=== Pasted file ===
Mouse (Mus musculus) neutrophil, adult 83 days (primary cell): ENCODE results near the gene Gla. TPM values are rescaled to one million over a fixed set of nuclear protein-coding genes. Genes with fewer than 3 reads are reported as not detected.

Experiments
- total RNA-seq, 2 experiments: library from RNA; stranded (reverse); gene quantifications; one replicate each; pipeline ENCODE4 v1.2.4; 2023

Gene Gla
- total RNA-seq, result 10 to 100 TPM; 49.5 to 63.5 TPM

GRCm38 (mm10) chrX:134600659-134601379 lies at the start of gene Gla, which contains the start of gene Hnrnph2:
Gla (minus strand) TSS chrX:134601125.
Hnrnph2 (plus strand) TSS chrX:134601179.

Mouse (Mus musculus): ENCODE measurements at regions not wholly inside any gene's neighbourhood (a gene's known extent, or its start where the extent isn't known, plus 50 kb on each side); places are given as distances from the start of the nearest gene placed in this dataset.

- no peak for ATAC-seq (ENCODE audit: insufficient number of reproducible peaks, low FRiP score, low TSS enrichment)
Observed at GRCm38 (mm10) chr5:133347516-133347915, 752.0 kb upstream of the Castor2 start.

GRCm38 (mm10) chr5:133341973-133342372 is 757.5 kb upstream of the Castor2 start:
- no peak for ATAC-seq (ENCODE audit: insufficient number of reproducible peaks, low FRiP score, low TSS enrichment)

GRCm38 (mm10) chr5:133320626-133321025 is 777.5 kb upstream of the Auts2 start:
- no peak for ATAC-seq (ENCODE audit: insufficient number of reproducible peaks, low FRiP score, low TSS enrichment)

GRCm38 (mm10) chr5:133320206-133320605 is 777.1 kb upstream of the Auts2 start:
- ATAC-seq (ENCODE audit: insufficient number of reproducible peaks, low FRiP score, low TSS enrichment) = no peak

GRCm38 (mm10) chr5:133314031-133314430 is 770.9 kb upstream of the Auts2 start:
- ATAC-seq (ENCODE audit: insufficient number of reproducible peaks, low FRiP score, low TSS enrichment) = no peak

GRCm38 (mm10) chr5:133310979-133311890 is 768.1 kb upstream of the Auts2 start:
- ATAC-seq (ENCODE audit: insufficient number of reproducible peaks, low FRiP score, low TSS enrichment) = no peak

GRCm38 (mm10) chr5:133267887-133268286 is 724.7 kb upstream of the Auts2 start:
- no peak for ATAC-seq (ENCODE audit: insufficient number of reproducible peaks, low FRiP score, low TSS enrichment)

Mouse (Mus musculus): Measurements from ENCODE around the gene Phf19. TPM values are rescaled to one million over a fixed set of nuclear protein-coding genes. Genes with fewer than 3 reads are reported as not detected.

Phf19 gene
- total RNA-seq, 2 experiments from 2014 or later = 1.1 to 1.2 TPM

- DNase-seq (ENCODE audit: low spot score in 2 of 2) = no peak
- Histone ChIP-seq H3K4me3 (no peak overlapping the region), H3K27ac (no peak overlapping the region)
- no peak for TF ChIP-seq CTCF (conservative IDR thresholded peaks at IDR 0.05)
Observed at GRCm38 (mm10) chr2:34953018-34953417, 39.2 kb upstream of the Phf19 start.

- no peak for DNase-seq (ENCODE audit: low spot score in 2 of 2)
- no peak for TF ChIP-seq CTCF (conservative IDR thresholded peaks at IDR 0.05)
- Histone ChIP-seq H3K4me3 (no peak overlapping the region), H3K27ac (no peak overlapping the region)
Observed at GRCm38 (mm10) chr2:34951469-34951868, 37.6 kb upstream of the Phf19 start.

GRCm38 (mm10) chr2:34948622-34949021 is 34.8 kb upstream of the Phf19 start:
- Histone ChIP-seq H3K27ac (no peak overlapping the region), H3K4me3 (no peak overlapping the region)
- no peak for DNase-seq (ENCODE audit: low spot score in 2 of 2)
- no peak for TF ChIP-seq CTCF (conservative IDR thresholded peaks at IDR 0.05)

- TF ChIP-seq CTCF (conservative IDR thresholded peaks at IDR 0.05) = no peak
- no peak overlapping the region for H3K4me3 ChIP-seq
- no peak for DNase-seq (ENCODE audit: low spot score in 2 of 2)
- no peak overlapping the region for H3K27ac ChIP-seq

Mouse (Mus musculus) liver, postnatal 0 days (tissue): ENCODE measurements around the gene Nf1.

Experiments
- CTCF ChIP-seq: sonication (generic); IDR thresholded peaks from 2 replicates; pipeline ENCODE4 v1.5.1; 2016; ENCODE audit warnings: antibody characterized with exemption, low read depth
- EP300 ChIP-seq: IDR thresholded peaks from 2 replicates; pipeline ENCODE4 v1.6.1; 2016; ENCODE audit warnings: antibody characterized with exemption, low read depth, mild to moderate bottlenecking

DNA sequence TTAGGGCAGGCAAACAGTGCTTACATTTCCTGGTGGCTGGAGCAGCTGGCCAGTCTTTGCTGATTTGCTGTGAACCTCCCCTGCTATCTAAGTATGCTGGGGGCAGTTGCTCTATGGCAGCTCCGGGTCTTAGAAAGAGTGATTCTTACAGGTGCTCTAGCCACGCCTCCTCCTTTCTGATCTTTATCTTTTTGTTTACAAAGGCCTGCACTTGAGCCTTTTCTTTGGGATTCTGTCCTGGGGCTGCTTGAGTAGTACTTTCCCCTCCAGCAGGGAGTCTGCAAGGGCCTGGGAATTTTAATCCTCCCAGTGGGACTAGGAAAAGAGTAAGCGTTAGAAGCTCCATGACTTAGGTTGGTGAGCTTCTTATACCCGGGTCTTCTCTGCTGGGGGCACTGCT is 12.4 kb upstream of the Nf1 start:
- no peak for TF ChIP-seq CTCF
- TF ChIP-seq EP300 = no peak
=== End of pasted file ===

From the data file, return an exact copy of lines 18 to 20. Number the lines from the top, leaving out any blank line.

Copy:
GRCm38 (mm10) chr5:133314031-133314430 is 770.9 kb upstream of the Auts2 start:
- ATAC-seq (ENCODE audit: insufficient number of reproducible peaks, low FRiP score, low TSS enrichment) = no peak

GRCm38 (mm10) chr5:133310979-133311890 is 768.1 kb upstream of the Auts2 start: